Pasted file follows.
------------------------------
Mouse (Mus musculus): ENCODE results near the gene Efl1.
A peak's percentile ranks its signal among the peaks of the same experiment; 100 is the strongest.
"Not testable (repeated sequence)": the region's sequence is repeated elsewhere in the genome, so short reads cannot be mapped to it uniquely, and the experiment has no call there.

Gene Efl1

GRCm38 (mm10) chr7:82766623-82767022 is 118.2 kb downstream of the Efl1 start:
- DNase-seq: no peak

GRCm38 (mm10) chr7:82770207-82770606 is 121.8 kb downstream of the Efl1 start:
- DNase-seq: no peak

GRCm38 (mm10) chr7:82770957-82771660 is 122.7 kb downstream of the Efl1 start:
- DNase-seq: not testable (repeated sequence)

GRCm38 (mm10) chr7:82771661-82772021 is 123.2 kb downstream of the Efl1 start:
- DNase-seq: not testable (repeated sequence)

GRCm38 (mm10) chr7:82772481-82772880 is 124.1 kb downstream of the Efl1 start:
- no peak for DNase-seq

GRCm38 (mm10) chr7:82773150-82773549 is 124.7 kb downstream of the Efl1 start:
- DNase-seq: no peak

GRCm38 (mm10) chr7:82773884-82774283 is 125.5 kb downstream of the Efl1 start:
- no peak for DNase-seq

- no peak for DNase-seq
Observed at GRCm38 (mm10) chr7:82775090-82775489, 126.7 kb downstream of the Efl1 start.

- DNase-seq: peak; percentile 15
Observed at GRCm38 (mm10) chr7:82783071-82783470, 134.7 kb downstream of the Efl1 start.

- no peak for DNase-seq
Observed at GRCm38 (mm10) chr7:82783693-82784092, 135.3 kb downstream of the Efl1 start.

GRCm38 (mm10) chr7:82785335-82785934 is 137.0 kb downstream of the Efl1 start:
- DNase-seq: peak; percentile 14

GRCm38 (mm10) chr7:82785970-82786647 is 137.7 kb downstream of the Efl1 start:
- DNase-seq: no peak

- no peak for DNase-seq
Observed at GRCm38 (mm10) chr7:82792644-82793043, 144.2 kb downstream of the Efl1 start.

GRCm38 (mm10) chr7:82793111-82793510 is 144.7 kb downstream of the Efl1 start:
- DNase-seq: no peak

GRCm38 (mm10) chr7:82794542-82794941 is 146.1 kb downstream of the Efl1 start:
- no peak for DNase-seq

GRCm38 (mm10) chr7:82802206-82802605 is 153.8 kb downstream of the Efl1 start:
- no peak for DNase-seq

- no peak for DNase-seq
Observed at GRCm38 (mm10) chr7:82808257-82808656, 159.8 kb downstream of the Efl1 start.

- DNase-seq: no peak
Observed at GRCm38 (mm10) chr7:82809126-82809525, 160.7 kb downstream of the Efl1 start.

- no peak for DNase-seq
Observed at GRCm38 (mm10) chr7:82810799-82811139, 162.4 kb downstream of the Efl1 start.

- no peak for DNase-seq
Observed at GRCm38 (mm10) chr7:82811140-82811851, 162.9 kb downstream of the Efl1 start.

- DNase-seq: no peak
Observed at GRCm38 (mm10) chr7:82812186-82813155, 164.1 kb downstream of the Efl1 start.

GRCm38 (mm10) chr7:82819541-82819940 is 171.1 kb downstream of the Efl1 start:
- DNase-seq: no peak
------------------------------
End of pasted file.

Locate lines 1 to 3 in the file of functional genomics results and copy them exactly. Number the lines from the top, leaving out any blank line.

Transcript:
Mouse (Mus musculus): ENCODE results near the gene Efl1.
A peak's percentile ranks its signal among the peaks of the same experiment; 100 is the strongest.
"Not testable (repeated sequence)": the region's sequence is repeated elsewhere in the genome, so short reads cannot be mapped to it uniquely, and the experiment has no call there.